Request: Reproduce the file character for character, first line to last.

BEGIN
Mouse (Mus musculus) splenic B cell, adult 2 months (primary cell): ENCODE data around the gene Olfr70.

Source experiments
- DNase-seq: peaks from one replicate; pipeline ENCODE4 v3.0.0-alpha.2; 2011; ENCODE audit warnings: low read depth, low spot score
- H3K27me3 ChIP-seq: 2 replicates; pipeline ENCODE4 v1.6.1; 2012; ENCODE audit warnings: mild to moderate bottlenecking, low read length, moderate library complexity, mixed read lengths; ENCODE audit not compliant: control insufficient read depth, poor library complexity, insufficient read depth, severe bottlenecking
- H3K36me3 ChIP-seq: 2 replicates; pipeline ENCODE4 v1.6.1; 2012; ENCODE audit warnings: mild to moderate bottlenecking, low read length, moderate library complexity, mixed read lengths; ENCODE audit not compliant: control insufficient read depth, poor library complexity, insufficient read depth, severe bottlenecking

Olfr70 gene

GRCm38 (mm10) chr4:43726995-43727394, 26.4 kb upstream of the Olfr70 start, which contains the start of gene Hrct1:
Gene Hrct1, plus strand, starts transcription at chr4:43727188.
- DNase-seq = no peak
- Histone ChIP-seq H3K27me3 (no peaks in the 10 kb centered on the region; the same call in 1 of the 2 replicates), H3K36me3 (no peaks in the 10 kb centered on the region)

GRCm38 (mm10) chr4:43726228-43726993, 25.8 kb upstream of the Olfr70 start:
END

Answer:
Mouse (Mus musculus) splenic B cell, adult 2 months (primary cell): ENCODE data around the gene Olfr70.

Source experiments
- DNase-seq: peaks from one replicate; pipeline ENCODE4 v3.0.0-alpha.2; 2011; ENCODE audit warnings: low read depth, low spot score
- H3K27me3 ChIP-seq: 2 replicates; pipeline ENCODE4 v1.6.1; 2012; ENCODE audit warnings: mild to moderate bottlenecking, low read length, moderate library complexity, mixed read lengths; ENCODE audit not compliant: control insufficient read depth, poor library complexity, insufficient read depth, severe bottlenecking
- H3K36me3 ChIP-seq: 2 replicates; pipeline ENCODE4 v1.6.1; 2012; ENCODE audit warnings: mild to moderate bottlenecking, low read length, moderate library complexity, mixed read lengths; ENCODE audit not compliant: control insufficient read depth, poor library complexity, insufficient read depth, severe bottlenecking

Olfr70 gene

GRCm38 (mm10) chr4:43726995-43727394, 26.4 kb upstream of the Olfr70 start, which contains the start of gene Hrct1:
Gene Hrct1, plus strand, starts transcription at chr4:43727188.
- DNase-seq = no peak
- Histone ChIP-seq H3K27me3 (no peaks in the 10 kb centered on the region; the same call in 1 of the 2 replicates), H3K36me3 (no peaks in the 10 kb centered on the region)

GRCm38 (mm10) chr4:43726228-43726993, 25.8 kb upstream of the Olfr70 start: